A changing of the guard

I am routinely intrigued by the balance of tradition with ceaseless change at the Naval Academy.

On one hand, everything from formal parades to chow calls to the Herndon Climb harken back to bygone days and remind everyone involved of the legacy upon which USNA is built. Yet, much the tides roll in and out with a ceaseless rhythm, relentless change marks the passage of time. I Day comes and goes, Plebes become Youngsters and embark on their first summer training, majors are selected, and young officers depart Annapolis to all corners of the globe.

One of those regular changes is the appointment of a new superintendent. When my son arrived, Vice Admiral Ted Carter held the office. My strongest sentiment about Carter is that he looked like he knew he had one of the greatest jobs on the planet and enjoyed every minute of it. So when he left, there was understandable anxiety about who would be next.

Admiral Sean Buck was not Carter and that’s neither good nor bad, simply a statement of fact. While you had to be excited for Buck to ascend to such a prestigious position, you knew he would have a challenge following in the footsteps of someone as beloved as Carter. Turns out that challenge was the least of his worries.

Buck’s tenure will always be known as the COVID-19 era. He was in the office just more than seven months when then-President Trump announced a national lockdown due to the pandemic. I have to assume from the time he received this cherished appointment, he looked forward to that first commissioning ceremony, greeting those new officers as they crossed the stage at the stadium on a sun-drenched May afternoon. Instead, he and his staff would scramble to implement remote learning and engineer a graduation ceremony that maintained the dignity required while respecting necessary safety protocols.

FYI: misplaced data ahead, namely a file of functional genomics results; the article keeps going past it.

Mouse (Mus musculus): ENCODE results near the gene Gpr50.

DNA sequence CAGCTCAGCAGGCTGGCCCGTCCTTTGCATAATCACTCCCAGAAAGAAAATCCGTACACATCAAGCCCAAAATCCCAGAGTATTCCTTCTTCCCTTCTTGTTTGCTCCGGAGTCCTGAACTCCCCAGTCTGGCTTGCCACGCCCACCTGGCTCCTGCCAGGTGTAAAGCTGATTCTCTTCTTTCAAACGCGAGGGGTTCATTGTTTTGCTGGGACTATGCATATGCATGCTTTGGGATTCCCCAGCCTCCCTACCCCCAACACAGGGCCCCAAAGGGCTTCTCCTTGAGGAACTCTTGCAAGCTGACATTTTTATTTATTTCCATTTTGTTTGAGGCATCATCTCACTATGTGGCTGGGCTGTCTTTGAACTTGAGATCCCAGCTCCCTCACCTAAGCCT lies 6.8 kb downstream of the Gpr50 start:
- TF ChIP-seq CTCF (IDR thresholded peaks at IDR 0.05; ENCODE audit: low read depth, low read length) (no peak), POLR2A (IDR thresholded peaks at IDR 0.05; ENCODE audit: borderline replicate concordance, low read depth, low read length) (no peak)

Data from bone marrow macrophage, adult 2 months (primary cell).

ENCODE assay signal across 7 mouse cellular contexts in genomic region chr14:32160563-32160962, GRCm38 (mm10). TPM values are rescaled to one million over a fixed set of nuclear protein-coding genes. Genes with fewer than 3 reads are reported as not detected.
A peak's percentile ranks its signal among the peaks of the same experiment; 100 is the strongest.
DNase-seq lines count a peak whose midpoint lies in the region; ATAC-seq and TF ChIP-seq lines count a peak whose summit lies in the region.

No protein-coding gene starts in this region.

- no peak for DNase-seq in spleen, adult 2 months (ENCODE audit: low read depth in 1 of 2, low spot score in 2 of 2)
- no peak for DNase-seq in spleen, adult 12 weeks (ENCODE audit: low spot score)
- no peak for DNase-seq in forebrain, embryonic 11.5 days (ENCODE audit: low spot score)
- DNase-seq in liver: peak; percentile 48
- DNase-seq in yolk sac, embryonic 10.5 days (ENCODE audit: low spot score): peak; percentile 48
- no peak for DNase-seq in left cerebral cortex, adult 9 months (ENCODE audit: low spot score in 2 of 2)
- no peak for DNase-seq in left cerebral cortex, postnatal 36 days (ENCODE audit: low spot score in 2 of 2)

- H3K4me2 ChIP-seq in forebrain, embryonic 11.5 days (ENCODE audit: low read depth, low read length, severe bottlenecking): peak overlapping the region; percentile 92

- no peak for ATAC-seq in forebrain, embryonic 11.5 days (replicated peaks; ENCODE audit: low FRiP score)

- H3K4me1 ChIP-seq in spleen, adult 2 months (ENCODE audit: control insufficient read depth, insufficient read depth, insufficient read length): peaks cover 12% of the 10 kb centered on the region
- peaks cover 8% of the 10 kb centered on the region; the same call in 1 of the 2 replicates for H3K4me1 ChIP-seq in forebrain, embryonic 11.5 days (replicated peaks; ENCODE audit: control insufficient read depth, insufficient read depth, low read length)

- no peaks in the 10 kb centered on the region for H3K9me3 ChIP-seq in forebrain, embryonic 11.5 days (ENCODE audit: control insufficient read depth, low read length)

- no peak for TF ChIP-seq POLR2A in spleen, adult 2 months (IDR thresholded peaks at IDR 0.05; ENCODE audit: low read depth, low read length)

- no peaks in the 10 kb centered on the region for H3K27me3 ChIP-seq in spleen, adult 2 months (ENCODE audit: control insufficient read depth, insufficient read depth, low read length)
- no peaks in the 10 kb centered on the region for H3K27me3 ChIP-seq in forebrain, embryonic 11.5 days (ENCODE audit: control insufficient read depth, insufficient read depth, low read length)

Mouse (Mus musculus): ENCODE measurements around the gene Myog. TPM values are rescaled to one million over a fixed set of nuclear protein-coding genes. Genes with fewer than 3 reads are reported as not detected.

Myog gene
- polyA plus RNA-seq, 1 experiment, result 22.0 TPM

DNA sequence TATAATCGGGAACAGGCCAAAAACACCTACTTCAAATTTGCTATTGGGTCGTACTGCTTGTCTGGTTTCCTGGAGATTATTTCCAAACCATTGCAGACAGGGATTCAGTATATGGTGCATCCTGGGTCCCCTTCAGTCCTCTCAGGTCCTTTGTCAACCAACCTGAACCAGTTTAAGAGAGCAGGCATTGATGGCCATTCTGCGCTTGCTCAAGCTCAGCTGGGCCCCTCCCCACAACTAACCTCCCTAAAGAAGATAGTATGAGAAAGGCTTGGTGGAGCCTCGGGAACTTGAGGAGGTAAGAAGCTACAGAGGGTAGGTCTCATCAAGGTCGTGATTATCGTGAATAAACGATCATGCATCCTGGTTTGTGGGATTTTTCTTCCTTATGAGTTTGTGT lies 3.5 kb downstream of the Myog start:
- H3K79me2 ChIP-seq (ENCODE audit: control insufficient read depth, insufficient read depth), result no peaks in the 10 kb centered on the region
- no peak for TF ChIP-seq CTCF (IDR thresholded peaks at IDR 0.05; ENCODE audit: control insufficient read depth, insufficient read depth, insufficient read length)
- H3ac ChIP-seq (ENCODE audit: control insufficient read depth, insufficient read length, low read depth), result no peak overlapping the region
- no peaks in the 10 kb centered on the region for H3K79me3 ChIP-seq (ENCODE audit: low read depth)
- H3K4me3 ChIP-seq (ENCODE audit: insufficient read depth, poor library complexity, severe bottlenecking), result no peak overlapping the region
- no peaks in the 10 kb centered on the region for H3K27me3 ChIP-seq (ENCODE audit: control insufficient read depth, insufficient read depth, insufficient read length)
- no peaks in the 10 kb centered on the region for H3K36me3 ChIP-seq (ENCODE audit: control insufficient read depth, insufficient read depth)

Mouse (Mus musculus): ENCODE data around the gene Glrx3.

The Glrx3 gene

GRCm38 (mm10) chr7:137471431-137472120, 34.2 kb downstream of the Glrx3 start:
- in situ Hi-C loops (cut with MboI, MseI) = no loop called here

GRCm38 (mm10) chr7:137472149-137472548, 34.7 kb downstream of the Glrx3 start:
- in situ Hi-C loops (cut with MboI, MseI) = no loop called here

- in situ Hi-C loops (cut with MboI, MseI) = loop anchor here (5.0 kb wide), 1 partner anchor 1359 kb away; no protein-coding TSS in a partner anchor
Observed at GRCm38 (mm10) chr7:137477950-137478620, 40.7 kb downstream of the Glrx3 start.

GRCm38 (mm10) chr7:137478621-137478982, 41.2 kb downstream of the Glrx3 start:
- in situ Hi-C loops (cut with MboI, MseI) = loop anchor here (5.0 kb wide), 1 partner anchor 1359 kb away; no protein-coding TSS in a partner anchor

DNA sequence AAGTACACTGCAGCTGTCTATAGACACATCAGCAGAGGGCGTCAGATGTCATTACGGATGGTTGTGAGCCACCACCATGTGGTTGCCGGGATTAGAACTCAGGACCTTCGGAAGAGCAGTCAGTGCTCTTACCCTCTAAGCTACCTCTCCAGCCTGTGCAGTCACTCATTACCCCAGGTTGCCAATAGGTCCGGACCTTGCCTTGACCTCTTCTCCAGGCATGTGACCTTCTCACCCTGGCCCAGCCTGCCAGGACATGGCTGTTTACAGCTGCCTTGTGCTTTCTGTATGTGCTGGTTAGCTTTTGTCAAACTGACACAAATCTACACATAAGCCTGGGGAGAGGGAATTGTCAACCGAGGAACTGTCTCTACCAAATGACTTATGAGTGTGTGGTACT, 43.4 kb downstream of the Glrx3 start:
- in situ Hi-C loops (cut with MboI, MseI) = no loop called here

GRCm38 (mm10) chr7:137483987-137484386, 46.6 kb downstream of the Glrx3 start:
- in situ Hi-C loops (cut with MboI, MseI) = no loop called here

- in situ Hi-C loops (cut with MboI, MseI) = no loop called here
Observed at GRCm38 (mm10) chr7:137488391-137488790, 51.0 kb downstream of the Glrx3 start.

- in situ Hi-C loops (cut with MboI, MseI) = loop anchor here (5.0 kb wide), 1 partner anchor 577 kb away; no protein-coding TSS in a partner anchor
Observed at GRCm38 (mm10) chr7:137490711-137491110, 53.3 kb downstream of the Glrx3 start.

Meet the new Supe.

Well, it’s time for another change. While this one is in line with the tradition of changing superintendents with regularity, it runs counter to tradition in a most dramatic fashion. That’s because for the first time, the superintendent will be a woman.

Pending confirmation by the U.S. Senate, Rear Adm. Yvette Davids will break that barrier this summer, leaving West Point as the only service academy to not have a female leader, according to the Military Times.

It’s an important and necessary barrier to be broken, a sign that the Navy is not just an integrated fighting force but presents command opportunities based on skill and competency. With a daughter at another military academy, it confirms my expectation that she will have every opportunity to reach whatever goals she sets.

That being said, some people aren’t going to like Davids. Look, some people didn’t like Buck, sometimes simply because he wasn’t Carter. Human nature is to resist change. But there are some who will cast a greater scrutiny on the new Supe because she is a woman. That’s just how some people are. There are still people who show disdain for female soldiers in forward deployed areas or female submariners.

I doubt Davids finds that aspect of her new appointment the least bit intimidating. She’s the first Hispanic woman to command a U.S. warship and one of the first Hispanic women to command a carrier strike group. And she graduated from the Naval Academy just nine years after the first group of women received their diplomas and commissions in 1980. However, much like Buck will always be known as the Supe who guided USNA through the pandemic, Davids will always be known as the first female Supe.

May she be accepted with open arms and open minds and may her tenure be marked by fair winds and following seas.

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